Shopkeepers shut their windows and authorities moved to protect targets of possible vandalism as Chile on Sunday prepared to mark the anniversary of the outbreak of rioting and social unrest last year.
The milestone comes a week before a referendum on October 25 in which polls predict about two-thirds of Chileans will vote in favour of drawing up a new constitution. This was one of the central demands of protesters angered by issues such as rising prices, inequality, meagre pensions and poor public services.
Many hope that a second wave of protests — with unrest already intensifying over the past week — will not be as disruptive as in 2019. Then, widespread arson, looting and vandalism caused about $4.6bn in damage to public infrastructure.
“An electoral tsunami is coming that will channel [much of] the energy and hope for change through the electoral process,” said Eugenio Tironi, a sociologist in Santiago. He pointed to presidential, congressional, gubernatorial and local elections due next year, on top of another vote to appoint a constituent assembly if the majority votes in favour of a new constitution next Sunday.
Mr Tironi expects most demonstrations to be peaceful, even if a frustrated radical fringe poses a continuing threat. “If the constitutional process is seen as legitimate and backed by the different political groups, it will help to calm things down, but not among the small violent groups. They will continue for sure,” he added.
Claudia Heiss, head of political science at the University of Chile, says that Chilean society is moderate. “This is not a moment of extremism. Most Chileans just want a state that is more present.
“What is at stake is putting an end to neoliberalism and moving towards a social democratic model. This would be something radically different, but not in the sense of abolishing capitalism or private property rights.”
Not only is a radical shift to the left not supported by most Chileans, but there would be strict limits on the contents of a new constitution, since all articles would need to be approved by a two-thirds majority of the constituent assembly. Even so, “the demand for change should not be downplayed”, warned Ms Heiss.
Protesters say the current constitution — drawn up in 1980 by General Augusto Pinochet — does not protect human rights or social welfare, concentrates power within an elite, allows the private sector too much economic control, and lacks legitimacy because it was forced on the country by the military dictatorship.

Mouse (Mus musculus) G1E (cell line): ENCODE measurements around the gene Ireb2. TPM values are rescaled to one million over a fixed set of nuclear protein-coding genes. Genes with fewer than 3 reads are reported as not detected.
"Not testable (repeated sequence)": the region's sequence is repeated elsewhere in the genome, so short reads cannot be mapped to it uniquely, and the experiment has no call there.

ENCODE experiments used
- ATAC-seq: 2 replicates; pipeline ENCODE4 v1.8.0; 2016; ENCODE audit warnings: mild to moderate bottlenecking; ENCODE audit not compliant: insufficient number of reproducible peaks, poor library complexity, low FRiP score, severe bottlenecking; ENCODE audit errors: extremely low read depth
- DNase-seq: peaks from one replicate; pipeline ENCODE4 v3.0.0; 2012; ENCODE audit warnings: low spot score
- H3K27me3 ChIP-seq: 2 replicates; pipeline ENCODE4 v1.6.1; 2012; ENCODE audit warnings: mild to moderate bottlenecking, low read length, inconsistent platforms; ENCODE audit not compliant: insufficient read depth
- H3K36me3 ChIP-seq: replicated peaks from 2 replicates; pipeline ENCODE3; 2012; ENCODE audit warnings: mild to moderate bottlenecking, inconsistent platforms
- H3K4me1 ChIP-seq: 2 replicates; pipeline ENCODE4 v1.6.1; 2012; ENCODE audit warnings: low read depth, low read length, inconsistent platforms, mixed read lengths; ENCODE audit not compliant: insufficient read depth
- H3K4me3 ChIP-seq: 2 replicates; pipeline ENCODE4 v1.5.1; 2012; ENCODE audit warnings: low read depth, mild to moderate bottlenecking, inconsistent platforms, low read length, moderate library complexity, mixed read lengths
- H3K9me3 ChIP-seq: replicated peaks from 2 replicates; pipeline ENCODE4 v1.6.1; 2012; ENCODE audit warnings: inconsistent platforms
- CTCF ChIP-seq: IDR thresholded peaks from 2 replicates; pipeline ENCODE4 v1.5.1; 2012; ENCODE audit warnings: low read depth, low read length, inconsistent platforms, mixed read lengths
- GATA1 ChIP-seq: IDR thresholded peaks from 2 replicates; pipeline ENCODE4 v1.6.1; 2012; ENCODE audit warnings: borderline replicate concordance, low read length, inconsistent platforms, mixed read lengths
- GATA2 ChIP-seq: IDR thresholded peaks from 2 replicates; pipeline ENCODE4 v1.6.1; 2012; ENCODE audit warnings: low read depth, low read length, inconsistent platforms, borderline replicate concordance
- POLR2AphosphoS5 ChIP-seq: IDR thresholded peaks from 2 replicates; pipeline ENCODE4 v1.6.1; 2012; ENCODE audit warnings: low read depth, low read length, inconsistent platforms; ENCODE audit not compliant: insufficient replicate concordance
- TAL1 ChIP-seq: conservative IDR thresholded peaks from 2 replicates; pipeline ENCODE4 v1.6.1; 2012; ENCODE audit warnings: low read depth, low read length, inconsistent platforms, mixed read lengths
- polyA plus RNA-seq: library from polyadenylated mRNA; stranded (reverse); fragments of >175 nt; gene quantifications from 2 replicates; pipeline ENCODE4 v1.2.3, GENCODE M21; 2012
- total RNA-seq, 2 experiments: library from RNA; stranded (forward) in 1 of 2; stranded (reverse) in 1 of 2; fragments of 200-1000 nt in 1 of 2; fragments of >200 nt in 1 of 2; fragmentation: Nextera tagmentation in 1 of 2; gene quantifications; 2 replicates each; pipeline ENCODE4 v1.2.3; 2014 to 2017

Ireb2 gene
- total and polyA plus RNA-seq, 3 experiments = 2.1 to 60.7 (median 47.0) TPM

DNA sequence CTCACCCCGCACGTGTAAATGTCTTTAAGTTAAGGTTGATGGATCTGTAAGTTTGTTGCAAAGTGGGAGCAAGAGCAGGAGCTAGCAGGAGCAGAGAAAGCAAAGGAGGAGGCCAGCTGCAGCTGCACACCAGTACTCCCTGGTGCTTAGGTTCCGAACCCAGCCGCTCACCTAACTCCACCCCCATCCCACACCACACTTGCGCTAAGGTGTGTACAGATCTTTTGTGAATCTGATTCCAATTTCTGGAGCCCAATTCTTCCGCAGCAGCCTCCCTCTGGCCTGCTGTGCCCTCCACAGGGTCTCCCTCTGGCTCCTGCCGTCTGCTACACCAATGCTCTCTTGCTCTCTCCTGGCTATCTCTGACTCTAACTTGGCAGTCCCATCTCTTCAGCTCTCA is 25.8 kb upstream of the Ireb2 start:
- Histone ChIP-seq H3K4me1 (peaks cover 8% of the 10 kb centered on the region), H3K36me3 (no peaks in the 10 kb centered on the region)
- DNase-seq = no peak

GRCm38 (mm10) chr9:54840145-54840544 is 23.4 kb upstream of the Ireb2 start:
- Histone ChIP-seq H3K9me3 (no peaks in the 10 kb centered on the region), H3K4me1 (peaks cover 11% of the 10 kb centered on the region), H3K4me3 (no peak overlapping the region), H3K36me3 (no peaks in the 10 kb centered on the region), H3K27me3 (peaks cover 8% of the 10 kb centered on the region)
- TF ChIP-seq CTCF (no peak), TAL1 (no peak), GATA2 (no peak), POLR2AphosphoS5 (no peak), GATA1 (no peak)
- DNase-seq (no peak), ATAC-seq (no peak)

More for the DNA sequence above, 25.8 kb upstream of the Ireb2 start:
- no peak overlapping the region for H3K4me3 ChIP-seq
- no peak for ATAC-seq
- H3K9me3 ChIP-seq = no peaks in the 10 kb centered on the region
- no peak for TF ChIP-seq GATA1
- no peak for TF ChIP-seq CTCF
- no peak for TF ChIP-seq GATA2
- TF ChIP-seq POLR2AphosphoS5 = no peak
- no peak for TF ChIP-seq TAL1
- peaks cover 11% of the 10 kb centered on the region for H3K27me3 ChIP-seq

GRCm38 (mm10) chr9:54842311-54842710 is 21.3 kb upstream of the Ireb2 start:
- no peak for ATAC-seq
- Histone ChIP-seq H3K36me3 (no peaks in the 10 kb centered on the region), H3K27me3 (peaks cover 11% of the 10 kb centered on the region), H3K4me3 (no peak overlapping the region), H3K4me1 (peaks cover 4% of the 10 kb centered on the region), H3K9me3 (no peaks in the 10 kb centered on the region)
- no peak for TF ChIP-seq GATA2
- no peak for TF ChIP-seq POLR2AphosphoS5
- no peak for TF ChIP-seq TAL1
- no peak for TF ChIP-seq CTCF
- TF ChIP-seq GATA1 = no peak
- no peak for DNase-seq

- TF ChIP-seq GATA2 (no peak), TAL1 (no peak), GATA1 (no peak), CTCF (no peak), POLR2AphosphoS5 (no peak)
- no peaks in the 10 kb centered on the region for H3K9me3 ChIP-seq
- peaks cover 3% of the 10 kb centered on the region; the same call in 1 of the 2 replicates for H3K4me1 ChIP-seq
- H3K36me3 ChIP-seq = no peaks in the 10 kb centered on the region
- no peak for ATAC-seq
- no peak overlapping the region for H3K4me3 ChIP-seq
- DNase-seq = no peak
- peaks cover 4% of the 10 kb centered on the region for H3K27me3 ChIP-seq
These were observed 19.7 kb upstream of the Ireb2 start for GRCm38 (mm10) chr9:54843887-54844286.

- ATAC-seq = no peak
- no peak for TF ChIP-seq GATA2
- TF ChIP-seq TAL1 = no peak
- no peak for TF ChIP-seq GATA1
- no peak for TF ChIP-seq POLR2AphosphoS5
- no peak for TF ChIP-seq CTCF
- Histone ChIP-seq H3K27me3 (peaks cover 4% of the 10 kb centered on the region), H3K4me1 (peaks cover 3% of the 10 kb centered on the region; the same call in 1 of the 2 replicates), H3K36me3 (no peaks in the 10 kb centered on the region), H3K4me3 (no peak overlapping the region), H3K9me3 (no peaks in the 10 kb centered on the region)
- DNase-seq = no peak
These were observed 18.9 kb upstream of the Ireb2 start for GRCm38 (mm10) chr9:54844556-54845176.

“Drafting a new constitution in Chile is all about trying to put the legitimacy of the Chilean [political] system on a new footing,” said Andrés Velasco, a former finance minister in Chile who is now dean of the school of public policy at the London School of Economics.
While Chile can claim many successes in the past 30 years since the end of the Pinochet dictatorship, one of its greatest weaknesses is the credibility of its institutions and a lack of trust in the country’s elite.
“The conservative establishment in Chile fails to see that if we don’t do something about the legitimacy of institutions and the poor performance of our politics, the economy is not going to do well,” Mr Velasco said.
But critics say that a new constitution itself will lack legitimacy, given that it will have been forced into being by social unrest just as the current one was imposed on the country by the Pinochet regime.
Detractors add that, in addition to the uncertainty likely to keep investment at bay during the constitutional process, which could last two years, the new document could generate greater spending pressures — for instance, by expanding access to healthcare. This, they say, could undermine Chile’s famed fiscal discipline and raise debt levels.
Last week, Fitch Ratings downgraded Chile’s sovereign debt from A to A-, arguing that public finances had been dented by demands to ramp up social spending after the 2019 protests, and undermined by the economic downturn caused by Covid-19.
Fitch forecast that the government debt burden would rise to 34 per cent in 2020, up from 28 per cent in 2019. It would keep increasing, the rating agency predicted, given the challenges to reining in spending amid social pressures and lower growth prospects, with the economy expected to contract 5.8 per cent this year, largely because of Chile’s lockdown. It would rebound by 4.5 per cent in 2021, according to Fitch.
Eduardo Engel, one of Chile’s most respected economists, says that the country’s level of debt is low enough not to be a major problem.
“If it is a good social contract, it should bring stability for decades to come, and that should help investment in the long term,” he said, adding that despite Chile’s economic success over the past three decades, it was time for a change, including a significant redistribution of power.
“The goose had already stopped laying the golden eggs. Now we need a new one to come out of the constitutional process. We couldn’t continue as we were.”
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